Russian for Free makes learning from comic strips easy. While the comic strips are in Russian, below each strip, you’ll also see the Russian text and its English translation. These texts even highlight key words to help you focus on some vocabulary words that might be new to you.
If you’d rather enjoy your Russian reading practice with a hard copy book or from the comfort of your Kindle, “Short Stories in Russian for Beginners” could be a great choice.
This book is designed for upper beginners and intermediate Russian students, both young and old. “Short Stories in Russian for Beginners” offers eight short stories that feature the 1,000 most commonly used Russian words. You’ll also have access to plot summaries, a bilingual word list and comprehension questions to reinforce your learning.
“Russian Stories: A Dual-language Book” is another useful option for anyone who prefers a more traditional book.
This book offers dual-language text of 12 short stories. This means you’ll have access to each story in both Russian and English, making it easy to cross reference texts if you struggle to understand the Russian meaning. “Russian Stories: A Dual-Language Book” also offers additional support, like story introductions, linguistic and cultural notes, vocabulary and study questions.
Everyday Russian offers a series of great posts that contain Russian texts. Each post contains the Russian text, English translation of the text and audio of the text, making it easy to read along.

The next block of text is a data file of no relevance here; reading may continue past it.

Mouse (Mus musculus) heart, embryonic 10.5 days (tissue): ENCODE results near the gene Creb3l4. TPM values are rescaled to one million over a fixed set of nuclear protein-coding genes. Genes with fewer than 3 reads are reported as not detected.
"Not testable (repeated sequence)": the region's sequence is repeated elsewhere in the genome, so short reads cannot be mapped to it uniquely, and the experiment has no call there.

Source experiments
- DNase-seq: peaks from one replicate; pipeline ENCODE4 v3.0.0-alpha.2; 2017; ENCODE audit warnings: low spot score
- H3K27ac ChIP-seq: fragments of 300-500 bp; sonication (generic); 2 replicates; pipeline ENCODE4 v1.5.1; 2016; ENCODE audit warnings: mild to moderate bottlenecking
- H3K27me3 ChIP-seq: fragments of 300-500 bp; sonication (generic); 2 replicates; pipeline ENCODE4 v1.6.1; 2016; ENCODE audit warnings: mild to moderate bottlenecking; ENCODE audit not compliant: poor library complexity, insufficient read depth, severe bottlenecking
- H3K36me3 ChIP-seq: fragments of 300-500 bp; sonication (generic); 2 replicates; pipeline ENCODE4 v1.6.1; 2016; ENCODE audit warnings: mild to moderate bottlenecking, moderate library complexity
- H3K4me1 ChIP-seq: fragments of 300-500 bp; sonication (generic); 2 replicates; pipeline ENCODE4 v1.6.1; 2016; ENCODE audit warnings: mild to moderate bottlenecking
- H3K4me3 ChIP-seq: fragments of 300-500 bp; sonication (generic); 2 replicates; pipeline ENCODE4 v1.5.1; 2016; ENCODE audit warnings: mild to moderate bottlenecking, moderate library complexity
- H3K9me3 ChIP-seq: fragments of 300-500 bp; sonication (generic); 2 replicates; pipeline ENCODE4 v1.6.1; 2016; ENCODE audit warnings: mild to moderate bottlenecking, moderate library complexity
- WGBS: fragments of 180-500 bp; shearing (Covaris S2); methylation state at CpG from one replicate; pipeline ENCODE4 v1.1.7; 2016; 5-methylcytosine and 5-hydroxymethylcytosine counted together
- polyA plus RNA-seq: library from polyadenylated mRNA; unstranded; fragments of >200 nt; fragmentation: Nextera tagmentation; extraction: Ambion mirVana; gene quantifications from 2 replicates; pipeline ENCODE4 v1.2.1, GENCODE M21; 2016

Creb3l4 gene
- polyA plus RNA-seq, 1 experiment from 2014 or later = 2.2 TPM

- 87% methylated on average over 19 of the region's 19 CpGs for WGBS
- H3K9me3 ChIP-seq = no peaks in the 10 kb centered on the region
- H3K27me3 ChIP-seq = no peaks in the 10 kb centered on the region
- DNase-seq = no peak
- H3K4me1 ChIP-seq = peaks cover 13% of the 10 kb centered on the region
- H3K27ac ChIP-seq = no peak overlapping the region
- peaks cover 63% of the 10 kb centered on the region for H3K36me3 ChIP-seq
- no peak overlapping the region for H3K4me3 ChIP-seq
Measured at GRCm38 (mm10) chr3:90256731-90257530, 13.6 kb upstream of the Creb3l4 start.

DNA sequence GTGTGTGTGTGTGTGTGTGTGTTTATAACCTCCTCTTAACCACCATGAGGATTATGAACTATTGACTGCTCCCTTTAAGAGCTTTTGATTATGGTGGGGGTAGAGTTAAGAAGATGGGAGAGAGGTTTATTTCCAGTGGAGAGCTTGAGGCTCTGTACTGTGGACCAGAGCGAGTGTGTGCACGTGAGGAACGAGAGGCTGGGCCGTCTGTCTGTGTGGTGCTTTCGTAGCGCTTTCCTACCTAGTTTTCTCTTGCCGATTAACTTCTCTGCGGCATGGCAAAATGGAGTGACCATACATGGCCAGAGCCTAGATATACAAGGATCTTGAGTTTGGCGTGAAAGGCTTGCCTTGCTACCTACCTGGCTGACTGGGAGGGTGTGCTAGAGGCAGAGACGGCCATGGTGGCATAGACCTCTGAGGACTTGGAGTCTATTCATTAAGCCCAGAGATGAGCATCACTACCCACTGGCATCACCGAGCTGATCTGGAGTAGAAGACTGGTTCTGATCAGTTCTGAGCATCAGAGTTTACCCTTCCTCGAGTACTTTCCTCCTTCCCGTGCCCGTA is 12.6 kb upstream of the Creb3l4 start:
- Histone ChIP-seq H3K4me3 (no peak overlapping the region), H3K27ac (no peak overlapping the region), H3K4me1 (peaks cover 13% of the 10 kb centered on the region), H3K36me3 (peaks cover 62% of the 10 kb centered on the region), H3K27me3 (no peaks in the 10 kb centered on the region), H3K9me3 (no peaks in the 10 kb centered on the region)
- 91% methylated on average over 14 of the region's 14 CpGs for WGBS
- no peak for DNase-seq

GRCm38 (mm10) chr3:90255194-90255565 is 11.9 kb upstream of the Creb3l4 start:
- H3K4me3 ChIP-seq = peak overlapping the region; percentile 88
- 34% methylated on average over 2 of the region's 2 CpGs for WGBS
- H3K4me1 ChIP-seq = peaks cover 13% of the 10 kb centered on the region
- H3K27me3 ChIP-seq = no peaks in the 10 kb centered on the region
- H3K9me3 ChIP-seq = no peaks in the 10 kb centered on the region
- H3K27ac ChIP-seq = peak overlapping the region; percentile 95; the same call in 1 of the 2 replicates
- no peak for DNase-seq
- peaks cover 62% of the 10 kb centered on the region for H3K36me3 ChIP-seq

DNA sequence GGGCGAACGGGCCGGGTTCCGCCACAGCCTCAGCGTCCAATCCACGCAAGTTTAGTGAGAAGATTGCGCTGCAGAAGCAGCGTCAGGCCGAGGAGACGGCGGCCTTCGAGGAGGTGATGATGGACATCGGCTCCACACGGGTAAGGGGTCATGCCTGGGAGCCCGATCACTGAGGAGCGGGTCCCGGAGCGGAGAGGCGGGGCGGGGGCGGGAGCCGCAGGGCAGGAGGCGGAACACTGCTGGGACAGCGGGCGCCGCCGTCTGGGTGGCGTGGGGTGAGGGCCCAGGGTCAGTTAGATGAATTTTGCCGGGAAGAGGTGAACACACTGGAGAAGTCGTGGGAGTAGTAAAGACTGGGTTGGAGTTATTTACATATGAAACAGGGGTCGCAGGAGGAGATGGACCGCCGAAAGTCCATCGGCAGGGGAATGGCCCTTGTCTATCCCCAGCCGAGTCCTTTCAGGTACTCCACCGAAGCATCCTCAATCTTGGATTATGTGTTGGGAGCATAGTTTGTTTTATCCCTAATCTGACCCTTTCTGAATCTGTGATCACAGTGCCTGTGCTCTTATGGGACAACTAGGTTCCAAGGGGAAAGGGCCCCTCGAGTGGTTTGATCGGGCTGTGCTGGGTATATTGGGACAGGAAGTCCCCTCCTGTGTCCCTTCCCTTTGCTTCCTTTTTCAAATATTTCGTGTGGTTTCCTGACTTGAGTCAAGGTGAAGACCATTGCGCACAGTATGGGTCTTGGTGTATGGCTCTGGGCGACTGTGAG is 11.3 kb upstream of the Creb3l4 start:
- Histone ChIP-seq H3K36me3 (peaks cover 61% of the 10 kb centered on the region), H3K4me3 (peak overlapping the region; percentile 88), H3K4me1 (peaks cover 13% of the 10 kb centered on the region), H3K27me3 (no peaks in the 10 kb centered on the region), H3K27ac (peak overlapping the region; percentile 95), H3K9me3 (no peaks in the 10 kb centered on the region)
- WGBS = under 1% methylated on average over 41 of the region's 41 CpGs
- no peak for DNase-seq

Some of these texts include stories, like Chekhov’s “The Lady with the Dog.” Other texts offer information on Russian life, culture and history. For instance, if you’re traveling to Russia, you might benefit from reading “Survival Tips for Foreigners in Russia.”
Here are 24 more texts to add to your reading list! The focus of these texts vary quite a bit, so you’ll find a mixture of fictional tales, inspiring stories and information about famous Russians.
Online Russian Language School offers these online texts designed for Russian students. The texts are entirely in Russian with no English support, so they’re best for intermediate and advanced readers (or to be used in conjunction with a tool like Readlang).
In addition to the text being entirely in Russian, comprehension questions help you reflect on each reading and prompt you to put together Russian sentences to answer the questions, giving you an extra layer of Russian practice.
Whether you’re a beginning student, an intermediate learner or have advanced-level proficiency, Russian Reader can help you improve your reading skills.
Each reading offers different texts for all levels of students. Beginning students can enjoy a simple retelling of the plot. Intermediate students can read an abridged story. Advanced students can dive into the original text itself, featuring well-known works and folktales.
But the site offers more than great reading material. Key vocabulary words are highlighted in blue, and you can hover over them for English translation. Plus, the site offers additional assignments and outside resources you can use to build on what you’ve learned.